The PC is dead.

I heard that every few weeks for nine years when I ran the hardware division at, a technology news site. First, Net PCs were going to kill them. Then, the sub-$1,000 PC was going to eviscerate industry profits. Game consoles would become the gateway the Internet. Then it was Internet appliances, like Audrey. Then smart phones.

The funniest part is that these comments didn't just come from random Internet cranks. They also came from my boss.

PC shipments came to 135.5 million units in 2001, a year that some called the beginning of the end for the PC market, according to Richard Shim of IDC. In 2008, when demand dropped off, shipments came to 295 million, or more than double. Not everyone made money in the last seven years, but Google became a household word through PC searches, Intel and Microsoft expanded their reach, and Hewlett-Packard went from struggling with a strategy devised by Carly Fiorina to sell services and software to a rebirth by re-emphasizing consumer PCs.

To be honest, being like the PC industry would be one of the best things ever happen to the solar industry.

So, is it possible?

At first glance, it's a stretch because PCs and solar panels remain very different creatures. The entire PC market is based around steady price declines, rapid turnover, improving technology and expanding capabil ities, thanks to Moore's Law. It's the industrial equivalent of the triple Salchow.

The same doesn't exist in solar. No one replaces their solar panels three years after they buy them because the new ones are pink. The power-efficiency ratings creep up only a little bit every year so you're not tempted to upgrade either.

It's like a high school math teacher and a gag Einstein tie: You buy it once and you're good for life.

With this outlook, steady cost reductions become the only determinant in solar.

Luckily, ways to escape from this trap have begun to emerge. First, creative ways to really drop prices have begun to crop up. Telio Solar, for example, has figured out how to produce copper indium gallium (CIGS) solar cells on equipment lines largely adopted from the LCD TV industry (see Green Light post). This sort of equipment adaptation has allowed it to build a pilot plant for $3 million, extremely low in CIGS. Plastic – one of the cheapest materials around – is also getting mixed into solar. Ascent Solar Technologies says it can make CIGS on polymer substrates while Cool Earth Solar has a Mylar concentrator (see Ascent Solar Makes CIGS on Plastic and Can Concentrators Stay Fresh With Plastic Wrap?). These are technologies that exist in the name of cost reduction, but the savings (and more like them) are potentially sizeable enough to goose a significant boost in demand.

Second, you're seeing the first stabs at improving the customer experience, the real driver of the PC market. It started last year with Sungevity, which came up with an application that let consumers get a solar estimate at home. No more making an appointment with a contractor that will climb around on your roof for a few hours. Instead, you go online, and a woman that looks like Lindsay Wagner guides you through a video game involving your home.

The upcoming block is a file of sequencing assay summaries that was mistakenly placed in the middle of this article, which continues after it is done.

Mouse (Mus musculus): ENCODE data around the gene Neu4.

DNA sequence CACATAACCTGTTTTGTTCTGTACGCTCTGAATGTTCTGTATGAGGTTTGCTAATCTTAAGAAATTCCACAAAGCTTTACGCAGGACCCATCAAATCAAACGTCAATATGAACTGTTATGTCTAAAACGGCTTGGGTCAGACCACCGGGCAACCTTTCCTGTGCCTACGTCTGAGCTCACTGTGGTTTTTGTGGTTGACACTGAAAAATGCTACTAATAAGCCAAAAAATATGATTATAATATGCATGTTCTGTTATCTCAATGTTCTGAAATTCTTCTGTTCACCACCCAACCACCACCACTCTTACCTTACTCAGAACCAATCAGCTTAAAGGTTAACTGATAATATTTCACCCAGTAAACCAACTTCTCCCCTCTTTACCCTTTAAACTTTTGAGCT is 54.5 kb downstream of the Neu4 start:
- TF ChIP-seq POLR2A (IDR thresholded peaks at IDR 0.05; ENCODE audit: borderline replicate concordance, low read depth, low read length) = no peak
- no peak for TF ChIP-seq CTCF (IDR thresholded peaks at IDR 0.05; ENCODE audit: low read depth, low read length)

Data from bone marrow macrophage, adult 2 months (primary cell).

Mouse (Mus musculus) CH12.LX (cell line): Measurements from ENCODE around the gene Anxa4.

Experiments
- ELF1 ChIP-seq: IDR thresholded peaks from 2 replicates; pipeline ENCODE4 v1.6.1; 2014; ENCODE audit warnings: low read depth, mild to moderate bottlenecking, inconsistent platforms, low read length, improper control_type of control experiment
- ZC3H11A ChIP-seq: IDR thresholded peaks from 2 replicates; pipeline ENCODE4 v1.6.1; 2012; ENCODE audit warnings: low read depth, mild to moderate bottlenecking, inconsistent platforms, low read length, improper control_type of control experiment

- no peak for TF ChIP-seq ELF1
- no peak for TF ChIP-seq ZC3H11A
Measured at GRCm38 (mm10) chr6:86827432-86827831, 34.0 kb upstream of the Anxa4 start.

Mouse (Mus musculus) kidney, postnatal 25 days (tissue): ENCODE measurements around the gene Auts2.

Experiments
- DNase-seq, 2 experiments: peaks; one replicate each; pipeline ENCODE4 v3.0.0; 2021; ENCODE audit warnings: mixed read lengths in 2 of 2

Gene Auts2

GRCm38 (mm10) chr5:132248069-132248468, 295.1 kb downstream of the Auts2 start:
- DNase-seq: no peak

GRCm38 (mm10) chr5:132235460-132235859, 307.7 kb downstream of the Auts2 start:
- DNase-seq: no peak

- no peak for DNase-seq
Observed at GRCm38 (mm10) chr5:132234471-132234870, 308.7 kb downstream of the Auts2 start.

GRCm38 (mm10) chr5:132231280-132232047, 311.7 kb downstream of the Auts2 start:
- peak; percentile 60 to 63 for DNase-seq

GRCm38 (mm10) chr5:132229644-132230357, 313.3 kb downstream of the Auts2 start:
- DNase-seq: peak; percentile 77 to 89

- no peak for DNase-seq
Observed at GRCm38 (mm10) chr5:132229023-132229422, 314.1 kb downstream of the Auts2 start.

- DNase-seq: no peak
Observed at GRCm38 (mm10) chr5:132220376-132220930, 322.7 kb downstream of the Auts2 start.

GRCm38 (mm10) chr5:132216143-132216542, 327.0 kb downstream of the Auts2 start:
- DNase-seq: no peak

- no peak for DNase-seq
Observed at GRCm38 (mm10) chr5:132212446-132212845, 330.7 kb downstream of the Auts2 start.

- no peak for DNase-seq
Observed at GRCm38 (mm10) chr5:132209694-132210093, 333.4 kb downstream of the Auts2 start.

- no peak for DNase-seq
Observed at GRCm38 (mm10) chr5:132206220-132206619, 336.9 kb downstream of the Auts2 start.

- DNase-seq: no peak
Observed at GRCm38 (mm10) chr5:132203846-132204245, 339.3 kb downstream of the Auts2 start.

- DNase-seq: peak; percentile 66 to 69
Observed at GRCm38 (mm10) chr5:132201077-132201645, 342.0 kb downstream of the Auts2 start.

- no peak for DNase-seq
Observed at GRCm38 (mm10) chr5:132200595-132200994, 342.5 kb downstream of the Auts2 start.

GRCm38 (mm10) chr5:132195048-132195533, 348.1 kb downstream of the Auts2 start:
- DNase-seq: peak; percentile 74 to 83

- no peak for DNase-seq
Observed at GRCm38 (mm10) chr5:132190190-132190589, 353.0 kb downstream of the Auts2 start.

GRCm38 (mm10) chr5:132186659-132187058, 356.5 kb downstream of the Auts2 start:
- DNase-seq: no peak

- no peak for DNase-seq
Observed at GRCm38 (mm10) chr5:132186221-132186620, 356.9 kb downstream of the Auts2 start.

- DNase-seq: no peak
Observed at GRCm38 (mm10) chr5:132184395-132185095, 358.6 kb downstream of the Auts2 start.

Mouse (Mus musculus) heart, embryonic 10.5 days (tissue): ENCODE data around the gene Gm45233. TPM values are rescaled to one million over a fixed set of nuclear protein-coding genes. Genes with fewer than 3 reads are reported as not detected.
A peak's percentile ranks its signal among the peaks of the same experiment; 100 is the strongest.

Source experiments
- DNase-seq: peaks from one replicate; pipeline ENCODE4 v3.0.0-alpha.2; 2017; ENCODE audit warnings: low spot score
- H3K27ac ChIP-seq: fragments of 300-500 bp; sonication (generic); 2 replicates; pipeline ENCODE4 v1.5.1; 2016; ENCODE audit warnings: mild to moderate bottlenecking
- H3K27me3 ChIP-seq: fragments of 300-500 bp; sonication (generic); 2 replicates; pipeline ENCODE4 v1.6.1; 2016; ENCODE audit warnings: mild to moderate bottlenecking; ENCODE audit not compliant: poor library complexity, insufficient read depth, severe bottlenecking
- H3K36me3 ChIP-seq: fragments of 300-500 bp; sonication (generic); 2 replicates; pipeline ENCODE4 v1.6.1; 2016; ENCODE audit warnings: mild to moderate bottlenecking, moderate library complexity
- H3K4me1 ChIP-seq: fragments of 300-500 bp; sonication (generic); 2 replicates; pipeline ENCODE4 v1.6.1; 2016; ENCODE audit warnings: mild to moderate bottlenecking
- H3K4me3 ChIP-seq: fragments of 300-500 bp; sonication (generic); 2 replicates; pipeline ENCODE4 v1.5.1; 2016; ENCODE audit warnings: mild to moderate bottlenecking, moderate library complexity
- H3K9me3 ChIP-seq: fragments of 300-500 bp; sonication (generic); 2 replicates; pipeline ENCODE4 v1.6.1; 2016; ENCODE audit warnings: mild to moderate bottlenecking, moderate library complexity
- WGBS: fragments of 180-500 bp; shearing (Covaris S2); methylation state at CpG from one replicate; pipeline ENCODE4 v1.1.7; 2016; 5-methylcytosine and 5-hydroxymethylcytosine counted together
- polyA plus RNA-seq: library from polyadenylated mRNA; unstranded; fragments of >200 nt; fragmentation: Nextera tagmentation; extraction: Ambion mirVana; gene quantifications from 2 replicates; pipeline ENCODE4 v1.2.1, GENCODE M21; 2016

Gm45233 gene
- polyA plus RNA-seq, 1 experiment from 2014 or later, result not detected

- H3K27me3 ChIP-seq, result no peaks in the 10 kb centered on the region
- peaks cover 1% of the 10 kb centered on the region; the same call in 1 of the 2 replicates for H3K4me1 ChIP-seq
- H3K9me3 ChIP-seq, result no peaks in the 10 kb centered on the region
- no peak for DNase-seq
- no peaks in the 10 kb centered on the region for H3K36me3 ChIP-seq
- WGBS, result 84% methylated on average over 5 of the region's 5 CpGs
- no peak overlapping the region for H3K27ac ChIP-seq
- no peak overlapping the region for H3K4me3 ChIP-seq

This year, another phase of this process began with the solar appliances. Chromasun, founded by Ausra co-founder Peter Le Lievre, makes a solar-powered air conditioner (see Ausra Co-Founder Returns With Solar Air Conditioner). Colorado's BrightPhase Energy has a device for producing light, electricity and hot water. Entech has heat and electricity. These devices use a lot of the same basic components that regular solar systems do but they are designed with specific customers and applications in mind. If they can come up the magically delicious formula for a rooftop device that appeals to lots of buyers, they can sell devices and maintain margins.

Granted, this is really about innovation around the frame of the module, not the solar cell itself. Thus, solar purists will probably sneer. But the same thing happened in computers: Transistors became anonymous components in chips, and chips mostly became faceless devices inside boxes from Dell. Module scientists, be forewarned – you're being pushed to the back of the class picture.

We will likely see a third element of this evolution come next year with solar fabs and more sophisticated contract manufacturers. Fabs, short for fabrication facilities, changed the IT industry by allowing chip makers to outsource manufacturing so they could concentrate on design and sales. It was an outlandish idea when Morris Chang first suggested it, but his company TSMC is now one of the biggest semiconductor companies in the world.

Solar fabs right now don't exist, but imagine if they did, Marco DeMiroz, a partner at Trinity Ventures, asked me. Professors at UC Berkeley or Stanford could incubate small companies and farm out prototyping and manufacturing to a mega-fab. No more worrying about raising $50 million to build a factory or buy tools: a solar startup could be kicked off for a few million or less.

Solar fabs could differentiate themselves: Some could become experts in crystalline silicon while others could specialize in cadmium telluride and III-V devices. Venture capitalists could recruit execs out of Novellus, Applied Materials and Intel to run these companies: It's a movie they'd all be familiar with.

Fabs and better contract manufacturers in turn would unlock the true potential of Asia. Right now, it's viewed as a low cost destination. You know the image. "Last week, we made stuffed animals and ladies' leg shavers. Now we do inverters, soldering guns and counterfeit 555 cigarettes."

With a proliferation of fabs, Chinese and Korean would define the technological cutting edge. This isn't all that farfetched. It's happened before.  

Believe me. The solar market isn't dead yet.